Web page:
Are you on the right — or wrong — side of history with your return-to-the-office plan?

Leaders often speak with me about the repeated delays in calling back to the office their remote employees and alternative optimum dates for their return. In fact, some organizations have rescheduled the return-to-the-office date four times. Others have recalled managers to the office five days a week and employees one or two days, without thinking through changes to meeting schedules and operating norms.

Many observe their mostly vacant offices and somehow believe their obligation is to fill every chair, as opposed to realizing they no longer need all that expensive office space. Instead, they need to think about how to redesign office work for hybrid working.

The employees called back-to-the-office a few days a week are conflicted with issues such as whether they need to lug large monitors to and from the office, or when they work from the office, whether they are restricted to one screen? The employees complain about commuting, interruptions in the office, and restrictions on their flexibility. In many cases, I have noticed that the decisions governing their working lives are not strategic. They may have to go into a bad office environment for heads-down work and then attend a staff meeting from home the next day! (Ideally, of course, they would be in the office for the staff meeting and doing heads-down work at home.)

With the surge in the Delta variant, employees are also concerned about being exposed to COVID19 from mostly unvaccinated workers and don’t like having to wear a mask all day to be safe. Many recalled employees, as indicated by several surveys, already looking for another employer that will accommodate more flexibility and remote work. A new survey conducted by in May by Morning Consult on behalf of Bloomberg News found that out of 1,000 people surveyed, 39 percent would consider quitting if their employers weren’t flexible about remote work. Among Millennials and Gen-Z, that number was 49%.

I believe employers who want to return to the office environment of 2019 are going to be on the wrong side of history. They will be left behind as the best employees go to the enlightened workplaces that have redesigned their environment to better accommodate worker flexibility and implemented new — and thoughtful — norms for hybrid working. Enlightened employers will recognize that the office will change to be a place for holding meetings, building relationships, and aligning with company strategies and culture.

COVID19 has become endemic, like polio,  smallpox, measles, and influenza, and can no longer be thought of as a pandemic that will fade away by the end of the year. Vaccines are essential and are enabling our dramatic economic expansion. The parts of the world that have vaccinated against polio, measles, and smallpox have stamped out these endemics. Influenza is trickier and thus requires annual vaccines to keep it and its many strains in check. The medical evidence shows that FDA-approved COVID19 vaccines have achieved amazing success in preventing illness from the virus. Still, many workers resist getting vaccinated. And the FDA is planning to approve COVID19 booster shots by the end of September, as scientific evidence mounts that immunity wanes eight months after the second shots. Additionally, deadlier variants continually emerge, such as the lambda variant which is currently in 28 countries.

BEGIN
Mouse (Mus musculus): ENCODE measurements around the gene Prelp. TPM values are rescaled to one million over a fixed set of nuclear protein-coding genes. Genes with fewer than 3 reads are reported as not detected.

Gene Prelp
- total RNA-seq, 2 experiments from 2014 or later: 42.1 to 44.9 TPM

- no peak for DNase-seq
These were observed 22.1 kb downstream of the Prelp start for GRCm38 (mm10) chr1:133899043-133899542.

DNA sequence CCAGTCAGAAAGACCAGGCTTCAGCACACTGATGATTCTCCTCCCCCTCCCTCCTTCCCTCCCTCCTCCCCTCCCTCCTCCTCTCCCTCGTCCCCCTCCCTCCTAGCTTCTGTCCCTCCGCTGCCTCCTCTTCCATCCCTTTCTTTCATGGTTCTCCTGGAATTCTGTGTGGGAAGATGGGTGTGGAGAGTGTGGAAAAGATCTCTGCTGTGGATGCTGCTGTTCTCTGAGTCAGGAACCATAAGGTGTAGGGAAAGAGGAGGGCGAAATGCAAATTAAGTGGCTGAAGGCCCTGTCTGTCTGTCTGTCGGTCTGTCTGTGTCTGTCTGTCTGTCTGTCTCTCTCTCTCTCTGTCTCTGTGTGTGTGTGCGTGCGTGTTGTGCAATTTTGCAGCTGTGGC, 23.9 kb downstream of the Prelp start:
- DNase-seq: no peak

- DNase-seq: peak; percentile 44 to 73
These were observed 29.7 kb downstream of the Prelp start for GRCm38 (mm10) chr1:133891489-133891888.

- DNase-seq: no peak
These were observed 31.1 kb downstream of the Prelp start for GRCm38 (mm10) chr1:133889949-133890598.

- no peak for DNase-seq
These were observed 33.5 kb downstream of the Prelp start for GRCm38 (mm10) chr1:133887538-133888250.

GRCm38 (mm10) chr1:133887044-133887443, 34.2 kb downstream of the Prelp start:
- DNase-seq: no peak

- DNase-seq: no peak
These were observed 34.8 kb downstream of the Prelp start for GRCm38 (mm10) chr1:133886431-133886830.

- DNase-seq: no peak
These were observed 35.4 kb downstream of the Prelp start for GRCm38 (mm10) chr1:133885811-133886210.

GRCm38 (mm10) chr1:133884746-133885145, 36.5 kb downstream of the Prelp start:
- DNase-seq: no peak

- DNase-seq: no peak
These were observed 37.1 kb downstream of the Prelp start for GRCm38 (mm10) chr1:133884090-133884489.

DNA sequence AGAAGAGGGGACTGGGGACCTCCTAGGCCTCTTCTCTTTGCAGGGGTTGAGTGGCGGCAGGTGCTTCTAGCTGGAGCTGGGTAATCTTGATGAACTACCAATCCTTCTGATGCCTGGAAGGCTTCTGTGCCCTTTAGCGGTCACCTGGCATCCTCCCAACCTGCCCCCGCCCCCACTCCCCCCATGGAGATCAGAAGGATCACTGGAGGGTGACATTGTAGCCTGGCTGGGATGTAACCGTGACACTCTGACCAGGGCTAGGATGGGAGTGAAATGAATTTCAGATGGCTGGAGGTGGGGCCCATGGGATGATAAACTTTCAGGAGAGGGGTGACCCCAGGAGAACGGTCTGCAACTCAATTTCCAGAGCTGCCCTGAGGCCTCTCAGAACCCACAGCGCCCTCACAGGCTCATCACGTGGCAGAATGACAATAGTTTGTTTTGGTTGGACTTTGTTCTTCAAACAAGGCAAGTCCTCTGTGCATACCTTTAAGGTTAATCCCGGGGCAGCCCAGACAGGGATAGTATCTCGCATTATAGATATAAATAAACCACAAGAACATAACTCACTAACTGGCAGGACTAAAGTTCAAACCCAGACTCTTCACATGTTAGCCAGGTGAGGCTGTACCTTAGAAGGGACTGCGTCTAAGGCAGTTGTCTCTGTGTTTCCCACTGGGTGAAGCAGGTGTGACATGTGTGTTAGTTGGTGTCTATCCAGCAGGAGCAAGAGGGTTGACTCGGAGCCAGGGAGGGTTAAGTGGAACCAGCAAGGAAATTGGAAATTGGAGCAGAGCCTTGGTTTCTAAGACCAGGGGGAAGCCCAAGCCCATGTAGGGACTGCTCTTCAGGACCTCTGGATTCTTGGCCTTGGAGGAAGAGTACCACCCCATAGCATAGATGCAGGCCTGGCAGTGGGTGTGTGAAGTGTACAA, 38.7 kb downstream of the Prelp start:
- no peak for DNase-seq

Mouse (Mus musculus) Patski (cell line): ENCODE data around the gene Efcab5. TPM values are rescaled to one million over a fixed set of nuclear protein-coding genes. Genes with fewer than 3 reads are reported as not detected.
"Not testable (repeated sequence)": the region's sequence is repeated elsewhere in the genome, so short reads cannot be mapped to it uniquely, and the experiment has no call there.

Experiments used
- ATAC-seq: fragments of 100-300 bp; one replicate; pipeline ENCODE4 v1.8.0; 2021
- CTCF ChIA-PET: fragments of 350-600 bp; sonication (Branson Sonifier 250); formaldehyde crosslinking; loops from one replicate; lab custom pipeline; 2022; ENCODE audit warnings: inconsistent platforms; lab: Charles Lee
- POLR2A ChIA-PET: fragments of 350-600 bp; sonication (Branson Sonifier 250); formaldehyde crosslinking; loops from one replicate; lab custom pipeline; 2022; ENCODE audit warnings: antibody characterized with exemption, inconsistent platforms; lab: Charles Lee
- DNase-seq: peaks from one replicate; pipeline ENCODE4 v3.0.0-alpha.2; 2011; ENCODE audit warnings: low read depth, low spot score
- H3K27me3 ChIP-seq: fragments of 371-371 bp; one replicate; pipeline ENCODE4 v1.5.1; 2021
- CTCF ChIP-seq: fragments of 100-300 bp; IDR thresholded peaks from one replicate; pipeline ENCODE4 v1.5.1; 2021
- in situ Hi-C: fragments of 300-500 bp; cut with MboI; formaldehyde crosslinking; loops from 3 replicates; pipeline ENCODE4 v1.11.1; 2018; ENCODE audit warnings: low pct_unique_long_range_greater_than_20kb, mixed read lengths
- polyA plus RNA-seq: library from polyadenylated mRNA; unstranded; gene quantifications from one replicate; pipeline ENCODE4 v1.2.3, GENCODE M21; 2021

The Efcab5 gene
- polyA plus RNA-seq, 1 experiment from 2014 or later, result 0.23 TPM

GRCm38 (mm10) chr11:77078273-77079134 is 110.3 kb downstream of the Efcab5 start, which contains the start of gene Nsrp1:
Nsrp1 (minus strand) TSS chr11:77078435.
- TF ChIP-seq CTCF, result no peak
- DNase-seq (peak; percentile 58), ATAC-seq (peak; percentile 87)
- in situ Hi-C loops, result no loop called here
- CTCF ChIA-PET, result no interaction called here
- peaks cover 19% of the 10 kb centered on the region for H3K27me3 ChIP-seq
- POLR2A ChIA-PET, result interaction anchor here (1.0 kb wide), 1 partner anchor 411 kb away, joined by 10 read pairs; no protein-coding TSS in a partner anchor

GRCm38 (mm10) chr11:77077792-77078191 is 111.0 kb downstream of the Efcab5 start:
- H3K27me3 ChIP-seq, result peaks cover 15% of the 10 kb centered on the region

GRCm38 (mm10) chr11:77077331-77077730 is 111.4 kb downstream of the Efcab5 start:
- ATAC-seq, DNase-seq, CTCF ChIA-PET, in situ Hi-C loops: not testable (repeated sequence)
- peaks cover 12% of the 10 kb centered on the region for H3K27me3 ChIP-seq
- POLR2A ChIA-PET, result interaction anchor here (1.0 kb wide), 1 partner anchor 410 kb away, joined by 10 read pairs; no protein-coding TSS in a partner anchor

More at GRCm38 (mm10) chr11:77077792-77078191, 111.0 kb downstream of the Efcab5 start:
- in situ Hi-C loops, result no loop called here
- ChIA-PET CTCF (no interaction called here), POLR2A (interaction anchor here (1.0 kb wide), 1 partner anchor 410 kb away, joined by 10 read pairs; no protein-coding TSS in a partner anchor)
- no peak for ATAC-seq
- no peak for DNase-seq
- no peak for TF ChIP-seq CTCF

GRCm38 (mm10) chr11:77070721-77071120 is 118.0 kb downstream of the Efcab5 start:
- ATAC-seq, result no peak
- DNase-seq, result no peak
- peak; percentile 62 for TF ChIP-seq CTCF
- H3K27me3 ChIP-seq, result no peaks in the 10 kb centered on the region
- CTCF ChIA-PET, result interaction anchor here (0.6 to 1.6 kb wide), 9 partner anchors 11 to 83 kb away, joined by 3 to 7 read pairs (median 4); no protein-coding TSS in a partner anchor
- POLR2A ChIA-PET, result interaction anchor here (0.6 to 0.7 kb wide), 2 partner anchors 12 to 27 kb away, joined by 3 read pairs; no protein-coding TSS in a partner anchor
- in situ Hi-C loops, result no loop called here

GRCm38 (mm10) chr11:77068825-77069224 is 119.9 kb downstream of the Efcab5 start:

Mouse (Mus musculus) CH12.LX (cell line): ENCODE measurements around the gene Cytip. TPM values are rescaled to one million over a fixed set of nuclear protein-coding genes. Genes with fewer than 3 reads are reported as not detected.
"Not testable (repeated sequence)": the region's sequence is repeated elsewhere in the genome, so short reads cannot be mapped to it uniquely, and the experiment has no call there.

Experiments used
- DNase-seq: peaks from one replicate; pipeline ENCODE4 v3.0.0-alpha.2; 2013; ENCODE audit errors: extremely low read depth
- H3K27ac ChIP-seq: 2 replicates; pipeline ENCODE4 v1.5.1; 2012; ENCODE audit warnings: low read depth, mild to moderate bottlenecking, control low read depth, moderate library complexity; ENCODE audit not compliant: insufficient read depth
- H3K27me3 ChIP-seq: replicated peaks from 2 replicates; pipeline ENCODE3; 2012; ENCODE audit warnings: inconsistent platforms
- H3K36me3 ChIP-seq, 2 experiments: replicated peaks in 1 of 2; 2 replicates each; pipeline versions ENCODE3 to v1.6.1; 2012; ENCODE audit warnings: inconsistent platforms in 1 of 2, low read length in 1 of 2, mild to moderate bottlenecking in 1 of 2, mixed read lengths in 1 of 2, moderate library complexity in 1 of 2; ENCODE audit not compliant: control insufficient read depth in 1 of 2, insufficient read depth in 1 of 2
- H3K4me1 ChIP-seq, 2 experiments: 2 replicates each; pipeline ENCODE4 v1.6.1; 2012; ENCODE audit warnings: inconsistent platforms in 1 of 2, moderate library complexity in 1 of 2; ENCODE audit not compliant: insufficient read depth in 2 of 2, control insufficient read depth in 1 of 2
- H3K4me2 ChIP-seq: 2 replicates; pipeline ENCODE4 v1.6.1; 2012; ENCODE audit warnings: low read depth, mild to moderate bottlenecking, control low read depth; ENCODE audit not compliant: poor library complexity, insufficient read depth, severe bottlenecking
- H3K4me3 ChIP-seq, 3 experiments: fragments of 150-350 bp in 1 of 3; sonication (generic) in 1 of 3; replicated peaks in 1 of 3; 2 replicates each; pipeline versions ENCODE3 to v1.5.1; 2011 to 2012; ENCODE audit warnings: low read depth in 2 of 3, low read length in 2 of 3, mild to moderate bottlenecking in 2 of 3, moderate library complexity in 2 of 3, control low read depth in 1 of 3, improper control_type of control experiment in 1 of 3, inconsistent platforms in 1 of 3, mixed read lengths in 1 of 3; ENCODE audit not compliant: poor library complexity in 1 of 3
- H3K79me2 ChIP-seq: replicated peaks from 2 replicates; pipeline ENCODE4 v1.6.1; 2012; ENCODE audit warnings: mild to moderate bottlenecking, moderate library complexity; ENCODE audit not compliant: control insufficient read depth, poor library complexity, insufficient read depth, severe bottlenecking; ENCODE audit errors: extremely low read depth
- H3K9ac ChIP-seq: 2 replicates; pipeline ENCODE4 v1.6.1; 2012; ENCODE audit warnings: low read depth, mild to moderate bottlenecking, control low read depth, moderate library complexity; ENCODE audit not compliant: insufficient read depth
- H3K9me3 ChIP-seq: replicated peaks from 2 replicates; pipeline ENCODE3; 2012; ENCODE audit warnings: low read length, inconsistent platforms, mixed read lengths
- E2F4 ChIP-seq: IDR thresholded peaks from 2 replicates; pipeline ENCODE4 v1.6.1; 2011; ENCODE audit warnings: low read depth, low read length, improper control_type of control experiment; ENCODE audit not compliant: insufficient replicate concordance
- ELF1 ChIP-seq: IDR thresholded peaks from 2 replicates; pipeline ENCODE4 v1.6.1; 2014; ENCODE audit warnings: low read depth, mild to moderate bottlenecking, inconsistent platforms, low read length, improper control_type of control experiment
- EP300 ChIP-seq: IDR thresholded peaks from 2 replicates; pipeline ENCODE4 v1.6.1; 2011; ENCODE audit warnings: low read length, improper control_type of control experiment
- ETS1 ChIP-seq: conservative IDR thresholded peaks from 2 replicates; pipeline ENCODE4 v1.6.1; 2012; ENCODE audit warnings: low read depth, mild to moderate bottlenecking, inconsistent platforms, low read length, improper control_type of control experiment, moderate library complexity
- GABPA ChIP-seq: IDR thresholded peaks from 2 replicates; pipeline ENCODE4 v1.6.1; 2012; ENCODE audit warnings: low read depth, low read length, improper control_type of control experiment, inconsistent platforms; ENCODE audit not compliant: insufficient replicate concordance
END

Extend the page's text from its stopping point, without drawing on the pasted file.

Open bay offices are the perfect design to spread a highly infectious virus that is endemic. We need first to recognize that COVID19 is endemic and to change our working environments to prevent the spread of the disease. Just as importantly, CEOs and their executive teams need to recognize that young workers (and even many baby boomers) have grown accustomed to the digital technology that makes entertainment, building relationships, learning, and communications easy for their personal lives. They want this technology in their work-life, too. COVID19 has taught us all that Teams, Slack, Zoom, chatbots, online and on-demand training, as imperfect as they currently may be, are part of the solution that has driven up remote worker productivity since the onslaught of COVID19.

Although not as convenient as Alexa or Siri or ordering a product on Amazon, these workplace technologies have enabled productivity improvement with hybrid working. If your organization isn’t building digital transformation plans to expand these technologies, you again will be on the wrong side of history. According to PWC, over 60 percent of executives expect to raise spending on virtual collaboration tools and manager training. Half plan to invest more in areas that support hybrid working models, including hoteling apps (50 percent).

What does the right side of history look like?

Let’s start by reflecting on what we know about office work from COVID19 shutdowns. I have created a list:

  • Although the transition was sudden and rough at first, managers and employees adjusted and become more productive. Repeated surveys show that 70 percent or more employees were more productive than before the pandemic. Studies on remote and hybrid working before COVID19 show that the average productivity increased by 20 percent.
  • According to a recent study by Pew Research, employees and managers adopted well to digital technologies and generally felt they were not a problem—not even the often-criticized ZOOM.
  • Many employees worked too many hours at first when working remotely, according to Pew Research but learned to set new work norms with their bosses.